HTTPS Awareness Raised in New Initiative

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It is almost two years since Google announced plans to mark HTTP login pages as 'not secure' in version 56 of the Chrome browser.

In February of this year, Chrome Security product manager Emily Schechter said in a blog post that it had “helped users understand that HTTP sites are not secure by gradually marking a larger subset of HTTP pages as not secure” and beginning with the release of Chrome 68, Chrome will mark all HTTP sites as “not secure.”

This week marks the launch of version 68 and to further emphasize the importance of having an SSL certificate on your website, two noted security researchers worked together to create a service which trawls the internet finding which websites are not 'secured' and highlighting them in a new website. 

Troy Hunt, who in the past has written extensively about SSL and HTTPS, and Scott Helme, who participated in an Infosecurity webinar in March on 'Why Many Websites are still Insecure (and How to Fix Them)', collaborated on the initiative. In the past, Helme has crawled the Alexa Top Million websites and published six-monthly reports on his findings according to Hunt, who noted that over 38% of the world's largest sites were redirecting insecure requests to the secure scheme.

Hunt said: “We went back and forth on this and in the end we decided the most useful thing to do was to re-scan every site in this report from my end and if I see it redirecting to HTTPS, drop it from the list. Problem solved, right? No, things just got weirder.

“I took the top 100 sites for each country I'd identified and re-scanned them all from my end. In total, this meant 12,363 separate domains and only 56 of them redirected to HTTPS.”

This led to the launch of Why No HTTPS? this week, which Hunt and Helme have created to feature the “world’s most popular websites loaded insecurely” and country-by-country localized reports.

Speaking to Infosecurity, Hunt and Helme said that the initiative was about helping companies understand why their websites need to have HTTPS, but also about the dangers of unencrypted traffic too.

Helme explained that any traffic sent over HTTP could be used against the user. “The page itself might be a static news website, but an attacker can still inject hostile content into the page during transit and attack the user.”

Hunt further said that “abuses of unencrypted traffic range from unwanted ads to cryptominers to keyloggers and then all the way through to malware and phishing attacks.”

So is the idea for Why No HTTPS? to help those websites who are not HTTPS compliant with this initiative? Hunt said: “I think this initiative will help shine the spotlight on companies not doing HTTPS correctly. I expect people will actively call attention to the likes of the Daily Mail in the UK or ESPN in the US and say ‘Hey, how about showing a bit more respect for our traffic when we visit’.”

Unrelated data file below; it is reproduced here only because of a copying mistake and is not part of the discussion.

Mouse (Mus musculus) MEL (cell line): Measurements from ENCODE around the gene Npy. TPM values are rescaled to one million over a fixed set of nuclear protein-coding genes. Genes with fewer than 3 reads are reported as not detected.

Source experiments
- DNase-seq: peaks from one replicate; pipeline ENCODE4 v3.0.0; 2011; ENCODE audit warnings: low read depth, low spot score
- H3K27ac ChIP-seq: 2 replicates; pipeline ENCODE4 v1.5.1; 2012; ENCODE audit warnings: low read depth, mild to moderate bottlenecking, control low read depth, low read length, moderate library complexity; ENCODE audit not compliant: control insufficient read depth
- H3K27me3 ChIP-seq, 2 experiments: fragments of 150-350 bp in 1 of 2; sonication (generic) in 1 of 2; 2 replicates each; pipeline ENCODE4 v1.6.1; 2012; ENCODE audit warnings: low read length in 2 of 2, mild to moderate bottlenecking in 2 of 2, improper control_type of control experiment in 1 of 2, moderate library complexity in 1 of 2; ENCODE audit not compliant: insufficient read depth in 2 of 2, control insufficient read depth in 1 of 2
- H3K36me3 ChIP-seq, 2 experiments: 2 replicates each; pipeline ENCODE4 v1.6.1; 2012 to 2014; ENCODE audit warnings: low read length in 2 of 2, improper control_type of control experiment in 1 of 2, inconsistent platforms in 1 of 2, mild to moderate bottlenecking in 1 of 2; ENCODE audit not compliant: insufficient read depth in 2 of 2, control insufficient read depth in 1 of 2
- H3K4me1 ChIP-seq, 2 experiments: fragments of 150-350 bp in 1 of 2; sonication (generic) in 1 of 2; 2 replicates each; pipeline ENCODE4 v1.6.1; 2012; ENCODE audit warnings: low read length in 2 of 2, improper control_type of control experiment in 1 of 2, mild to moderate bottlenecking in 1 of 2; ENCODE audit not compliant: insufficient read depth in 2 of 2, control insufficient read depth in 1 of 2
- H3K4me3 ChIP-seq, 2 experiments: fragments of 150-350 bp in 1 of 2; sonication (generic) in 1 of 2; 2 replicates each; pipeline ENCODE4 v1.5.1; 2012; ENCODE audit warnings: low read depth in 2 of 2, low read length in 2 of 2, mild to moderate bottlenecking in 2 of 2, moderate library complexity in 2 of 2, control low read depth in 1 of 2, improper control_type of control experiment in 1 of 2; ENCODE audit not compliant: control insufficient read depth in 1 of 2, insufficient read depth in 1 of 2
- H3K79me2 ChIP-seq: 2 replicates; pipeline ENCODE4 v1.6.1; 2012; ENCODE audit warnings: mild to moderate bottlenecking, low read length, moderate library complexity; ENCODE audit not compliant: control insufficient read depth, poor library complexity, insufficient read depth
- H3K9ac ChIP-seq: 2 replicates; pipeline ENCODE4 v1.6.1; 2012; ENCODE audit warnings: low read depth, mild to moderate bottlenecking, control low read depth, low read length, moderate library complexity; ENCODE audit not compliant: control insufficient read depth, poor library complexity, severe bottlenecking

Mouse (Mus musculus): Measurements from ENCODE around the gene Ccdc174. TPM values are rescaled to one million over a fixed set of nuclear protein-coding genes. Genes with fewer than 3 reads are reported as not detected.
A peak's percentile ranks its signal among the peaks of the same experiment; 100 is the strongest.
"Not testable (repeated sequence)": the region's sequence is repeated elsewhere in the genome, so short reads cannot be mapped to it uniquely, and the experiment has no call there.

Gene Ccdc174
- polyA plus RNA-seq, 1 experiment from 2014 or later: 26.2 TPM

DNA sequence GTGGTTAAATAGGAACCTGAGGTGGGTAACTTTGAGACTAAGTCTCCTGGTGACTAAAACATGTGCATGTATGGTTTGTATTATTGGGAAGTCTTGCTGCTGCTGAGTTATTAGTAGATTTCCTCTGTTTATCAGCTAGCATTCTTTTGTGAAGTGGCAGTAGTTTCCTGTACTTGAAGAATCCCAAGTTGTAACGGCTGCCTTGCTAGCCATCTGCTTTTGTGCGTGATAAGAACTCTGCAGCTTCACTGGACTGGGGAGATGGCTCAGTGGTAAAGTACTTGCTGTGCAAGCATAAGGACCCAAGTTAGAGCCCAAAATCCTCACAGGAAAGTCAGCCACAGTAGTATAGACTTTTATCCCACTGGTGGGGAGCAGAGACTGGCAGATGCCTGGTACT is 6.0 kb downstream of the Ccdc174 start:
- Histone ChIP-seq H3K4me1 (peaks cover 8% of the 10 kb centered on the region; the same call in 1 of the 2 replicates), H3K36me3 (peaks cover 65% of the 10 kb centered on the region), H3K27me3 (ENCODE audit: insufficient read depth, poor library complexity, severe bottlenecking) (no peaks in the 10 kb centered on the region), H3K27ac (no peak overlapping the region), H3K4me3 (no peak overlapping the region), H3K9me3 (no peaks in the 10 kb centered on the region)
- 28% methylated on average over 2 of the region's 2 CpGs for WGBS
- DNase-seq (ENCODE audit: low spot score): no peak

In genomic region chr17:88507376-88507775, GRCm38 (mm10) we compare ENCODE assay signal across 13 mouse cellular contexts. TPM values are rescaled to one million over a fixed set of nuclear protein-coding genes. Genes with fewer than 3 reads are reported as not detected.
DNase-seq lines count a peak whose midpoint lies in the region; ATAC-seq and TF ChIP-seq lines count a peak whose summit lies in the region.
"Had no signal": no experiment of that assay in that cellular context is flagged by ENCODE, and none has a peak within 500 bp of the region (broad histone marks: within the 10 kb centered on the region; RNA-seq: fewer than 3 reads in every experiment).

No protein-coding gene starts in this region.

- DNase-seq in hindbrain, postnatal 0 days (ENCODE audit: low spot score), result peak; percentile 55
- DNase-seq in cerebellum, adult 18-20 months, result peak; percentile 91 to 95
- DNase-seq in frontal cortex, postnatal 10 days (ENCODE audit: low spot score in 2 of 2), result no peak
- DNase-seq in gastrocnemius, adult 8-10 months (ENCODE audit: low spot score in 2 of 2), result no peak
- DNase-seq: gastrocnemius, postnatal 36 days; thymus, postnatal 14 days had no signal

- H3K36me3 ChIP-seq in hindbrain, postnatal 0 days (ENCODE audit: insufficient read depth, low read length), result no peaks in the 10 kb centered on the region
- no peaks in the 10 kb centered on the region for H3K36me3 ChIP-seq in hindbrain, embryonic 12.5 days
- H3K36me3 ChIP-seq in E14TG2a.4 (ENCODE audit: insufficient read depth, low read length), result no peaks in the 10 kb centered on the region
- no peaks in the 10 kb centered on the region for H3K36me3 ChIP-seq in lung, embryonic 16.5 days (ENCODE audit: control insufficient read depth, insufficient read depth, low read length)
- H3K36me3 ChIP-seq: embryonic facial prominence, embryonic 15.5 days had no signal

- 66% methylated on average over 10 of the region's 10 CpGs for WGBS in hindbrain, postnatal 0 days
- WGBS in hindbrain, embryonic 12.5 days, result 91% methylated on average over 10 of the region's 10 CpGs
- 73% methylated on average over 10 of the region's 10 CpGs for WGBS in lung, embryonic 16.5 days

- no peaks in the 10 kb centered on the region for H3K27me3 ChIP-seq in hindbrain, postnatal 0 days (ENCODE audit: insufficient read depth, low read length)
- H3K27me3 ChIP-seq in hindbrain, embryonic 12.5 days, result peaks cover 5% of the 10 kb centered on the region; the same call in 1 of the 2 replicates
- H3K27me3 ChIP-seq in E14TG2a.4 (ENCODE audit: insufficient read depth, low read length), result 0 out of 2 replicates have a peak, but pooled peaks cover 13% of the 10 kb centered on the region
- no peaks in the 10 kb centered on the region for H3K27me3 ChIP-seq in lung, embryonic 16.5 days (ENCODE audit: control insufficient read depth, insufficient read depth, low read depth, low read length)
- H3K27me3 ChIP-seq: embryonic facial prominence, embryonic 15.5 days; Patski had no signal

“This is really indicative of the changing circumstances we find ourselves in where HTTPS is becoming the norm and HTTP is becoming the exception"

How much has this been influenced by Google’s actions with Chrome over the past couple of years? Helme said that this is part of a much longer term plan to change the browser user interface (UI), as HTTP will attract more and more warnings while HTTPS may soon start to see the green UI and positive indicators dialed back.

Helme added: “This is really indicative of the changing circumstances we find ourselves in where HTTPS is becoming the norm and HTTP is becoming the exception. The browser should only alert us when something unexpected happens and we’re moving to a place where HTTPS is the expectation and not the exception.”

A look over 'The World's Most Popular Websites Loaded Insecurely' shows a few well-known brands, including Baidu and the aforementioned Daily Mail. So did it surprise Hunt and Helme that there were so many websites just running HTTP? Helme said it was a “little surprising” as while great progress is being made on encrypting the web, looking at the numbers and big sites like these without encryption “shows we still have a long way to go.”

Hunt said he felt he should not have been surprised, “but it still struck me when I started seeing all those big brands appear missing this fundamental security control. I hope we look back at this list in the near future and see the global rank of sites not protecting traffic rapidly going up as more and more go secure.”

Having seen the work that these researchers have done over the years first hand, it is reassuring that two people with such a strong interest in securing the web have created this initiative. Along with efforts such as Lets Encrypt offering a way for websites to be secure more easily, it feels like this new website has come along at the right time. 

At the time of writing, it is positive to see that a few websites have taken action in the first few hours of the initiative’s lifetime. Ensuring that the message resonates with the right people and that action is actually taken to make a secure web lays with the website owners though, who will be those ultimately responsible.

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